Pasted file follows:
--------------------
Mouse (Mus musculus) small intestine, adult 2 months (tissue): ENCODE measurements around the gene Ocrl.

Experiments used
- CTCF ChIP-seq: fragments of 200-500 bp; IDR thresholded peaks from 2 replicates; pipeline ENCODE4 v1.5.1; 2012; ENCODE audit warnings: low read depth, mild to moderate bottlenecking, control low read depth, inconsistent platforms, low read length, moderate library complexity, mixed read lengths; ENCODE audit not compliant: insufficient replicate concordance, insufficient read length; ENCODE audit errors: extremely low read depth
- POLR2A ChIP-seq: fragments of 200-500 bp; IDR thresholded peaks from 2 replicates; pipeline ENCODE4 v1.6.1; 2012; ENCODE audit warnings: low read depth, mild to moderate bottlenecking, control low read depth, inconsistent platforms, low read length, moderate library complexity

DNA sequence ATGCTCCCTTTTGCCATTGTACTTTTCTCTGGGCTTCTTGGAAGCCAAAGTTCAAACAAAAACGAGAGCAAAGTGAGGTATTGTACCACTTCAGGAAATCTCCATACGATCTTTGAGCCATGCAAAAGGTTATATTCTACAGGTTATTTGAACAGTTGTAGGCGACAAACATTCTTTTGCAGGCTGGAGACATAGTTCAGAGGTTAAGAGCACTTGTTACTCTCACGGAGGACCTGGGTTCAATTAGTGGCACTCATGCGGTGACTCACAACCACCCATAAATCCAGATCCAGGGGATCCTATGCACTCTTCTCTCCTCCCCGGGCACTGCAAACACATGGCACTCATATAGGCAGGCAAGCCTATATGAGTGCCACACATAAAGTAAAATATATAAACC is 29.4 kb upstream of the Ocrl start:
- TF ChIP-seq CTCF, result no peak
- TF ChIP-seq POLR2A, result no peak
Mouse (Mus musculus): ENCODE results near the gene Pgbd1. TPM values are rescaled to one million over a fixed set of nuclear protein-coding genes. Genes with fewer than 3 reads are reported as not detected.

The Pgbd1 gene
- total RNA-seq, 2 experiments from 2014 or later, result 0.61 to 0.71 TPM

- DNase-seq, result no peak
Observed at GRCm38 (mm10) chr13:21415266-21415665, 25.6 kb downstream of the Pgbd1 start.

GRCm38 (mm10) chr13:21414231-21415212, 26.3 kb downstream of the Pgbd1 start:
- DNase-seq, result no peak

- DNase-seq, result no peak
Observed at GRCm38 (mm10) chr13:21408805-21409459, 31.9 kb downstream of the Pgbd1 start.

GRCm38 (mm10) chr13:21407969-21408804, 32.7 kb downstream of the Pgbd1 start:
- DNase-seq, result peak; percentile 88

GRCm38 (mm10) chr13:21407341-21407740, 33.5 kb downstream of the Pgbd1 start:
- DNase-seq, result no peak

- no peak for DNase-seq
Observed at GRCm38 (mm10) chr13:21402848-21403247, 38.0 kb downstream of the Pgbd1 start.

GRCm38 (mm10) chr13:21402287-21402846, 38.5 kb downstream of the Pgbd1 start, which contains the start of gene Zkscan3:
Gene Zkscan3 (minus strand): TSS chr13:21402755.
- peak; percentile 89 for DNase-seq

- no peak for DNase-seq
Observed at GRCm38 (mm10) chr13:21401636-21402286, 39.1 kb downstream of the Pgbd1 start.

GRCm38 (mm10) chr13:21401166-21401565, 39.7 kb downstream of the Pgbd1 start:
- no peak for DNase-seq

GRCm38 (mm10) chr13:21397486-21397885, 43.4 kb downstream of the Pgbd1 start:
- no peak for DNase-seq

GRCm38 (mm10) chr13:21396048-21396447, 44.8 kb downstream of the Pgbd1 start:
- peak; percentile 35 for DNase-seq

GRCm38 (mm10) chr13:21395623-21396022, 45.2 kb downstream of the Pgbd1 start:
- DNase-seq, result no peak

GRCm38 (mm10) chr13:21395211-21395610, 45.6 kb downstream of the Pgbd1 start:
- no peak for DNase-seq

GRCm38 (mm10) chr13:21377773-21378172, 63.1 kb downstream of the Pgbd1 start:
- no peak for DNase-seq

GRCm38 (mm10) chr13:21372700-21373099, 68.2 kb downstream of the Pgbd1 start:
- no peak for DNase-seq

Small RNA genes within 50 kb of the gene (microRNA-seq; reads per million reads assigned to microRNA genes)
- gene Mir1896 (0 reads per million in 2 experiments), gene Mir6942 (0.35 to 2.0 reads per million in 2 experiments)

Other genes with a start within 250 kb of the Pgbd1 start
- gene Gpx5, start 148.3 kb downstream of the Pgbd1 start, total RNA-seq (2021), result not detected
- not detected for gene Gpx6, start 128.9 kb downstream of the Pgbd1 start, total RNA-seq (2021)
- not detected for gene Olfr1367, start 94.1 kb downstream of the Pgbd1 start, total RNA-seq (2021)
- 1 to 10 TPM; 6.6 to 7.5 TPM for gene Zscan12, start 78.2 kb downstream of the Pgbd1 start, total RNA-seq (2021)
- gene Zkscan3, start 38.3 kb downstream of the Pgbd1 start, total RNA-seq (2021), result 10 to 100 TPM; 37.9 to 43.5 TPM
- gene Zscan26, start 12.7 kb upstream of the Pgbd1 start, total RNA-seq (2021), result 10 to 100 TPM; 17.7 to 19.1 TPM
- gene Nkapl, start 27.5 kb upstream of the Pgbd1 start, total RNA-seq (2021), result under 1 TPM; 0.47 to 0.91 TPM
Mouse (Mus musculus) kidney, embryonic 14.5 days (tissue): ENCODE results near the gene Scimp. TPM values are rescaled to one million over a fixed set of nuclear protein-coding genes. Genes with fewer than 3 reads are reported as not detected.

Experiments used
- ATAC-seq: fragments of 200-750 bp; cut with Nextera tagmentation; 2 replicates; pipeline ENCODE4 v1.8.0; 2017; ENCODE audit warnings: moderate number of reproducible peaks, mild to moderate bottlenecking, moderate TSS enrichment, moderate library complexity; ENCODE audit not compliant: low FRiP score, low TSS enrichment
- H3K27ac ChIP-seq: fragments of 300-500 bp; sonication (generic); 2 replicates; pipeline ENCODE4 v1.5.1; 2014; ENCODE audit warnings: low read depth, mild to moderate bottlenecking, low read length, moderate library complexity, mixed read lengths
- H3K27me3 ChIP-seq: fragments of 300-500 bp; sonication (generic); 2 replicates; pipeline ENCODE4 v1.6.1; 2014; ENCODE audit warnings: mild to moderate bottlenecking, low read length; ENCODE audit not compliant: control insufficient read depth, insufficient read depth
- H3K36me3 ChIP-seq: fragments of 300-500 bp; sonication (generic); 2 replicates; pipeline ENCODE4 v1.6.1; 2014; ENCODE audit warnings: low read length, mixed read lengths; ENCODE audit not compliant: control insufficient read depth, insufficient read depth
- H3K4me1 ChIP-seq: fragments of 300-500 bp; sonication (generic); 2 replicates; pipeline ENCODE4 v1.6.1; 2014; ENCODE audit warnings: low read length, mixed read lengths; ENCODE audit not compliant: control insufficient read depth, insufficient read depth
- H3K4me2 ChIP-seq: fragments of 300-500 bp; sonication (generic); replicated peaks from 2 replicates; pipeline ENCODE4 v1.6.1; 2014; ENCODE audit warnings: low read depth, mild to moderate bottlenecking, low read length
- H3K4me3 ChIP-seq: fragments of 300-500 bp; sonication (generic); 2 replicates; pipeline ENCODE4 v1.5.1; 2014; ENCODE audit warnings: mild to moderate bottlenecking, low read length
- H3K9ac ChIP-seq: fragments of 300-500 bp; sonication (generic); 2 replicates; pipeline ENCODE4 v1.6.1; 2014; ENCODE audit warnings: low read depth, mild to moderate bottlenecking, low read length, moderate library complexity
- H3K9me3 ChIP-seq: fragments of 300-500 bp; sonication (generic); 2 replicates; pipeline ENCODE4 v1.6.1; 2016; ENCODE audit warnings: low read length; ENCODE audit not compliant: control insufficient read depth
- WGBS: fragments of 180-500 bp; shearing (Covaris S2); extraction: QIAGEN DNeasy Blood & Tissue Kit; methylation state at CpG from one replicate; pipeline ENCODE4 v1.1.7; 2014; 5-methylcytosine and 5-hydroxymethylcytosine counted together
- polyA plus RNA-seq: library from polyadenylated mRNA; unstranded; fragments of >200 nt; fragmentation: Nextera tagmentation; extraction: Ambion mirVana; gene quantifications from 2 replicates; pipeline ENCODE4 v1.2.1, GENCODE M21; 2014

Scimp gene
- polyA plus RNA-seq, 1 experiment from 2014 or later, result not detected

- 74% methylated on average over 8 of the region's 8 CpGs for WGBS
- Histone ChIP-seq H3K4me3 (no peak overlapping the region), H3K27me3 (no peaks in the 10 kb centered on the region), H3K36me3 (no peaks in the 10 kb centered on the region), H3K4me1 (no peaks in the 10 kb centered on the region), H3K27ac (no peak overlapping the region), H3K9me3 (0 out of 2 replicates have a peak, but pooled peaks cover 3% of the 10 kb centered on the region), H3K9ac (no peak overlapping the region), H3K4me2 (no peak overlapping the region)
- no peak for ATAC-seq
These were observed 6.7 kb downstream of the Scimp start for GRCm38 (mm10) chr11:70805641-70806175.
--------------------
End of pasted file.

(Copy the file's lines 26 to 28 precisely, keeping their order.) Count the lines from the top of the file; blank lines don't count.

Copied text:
- no peak for DNase-seq
Observed at GRCm38 (mm10) chr13:21401636-21402286, 39.1 kb downstream of the Pgbd1 start.

GRCm38 (mm10) chr13:21401166-21401565, 39.7 kb downstream of the Pgbd1 start: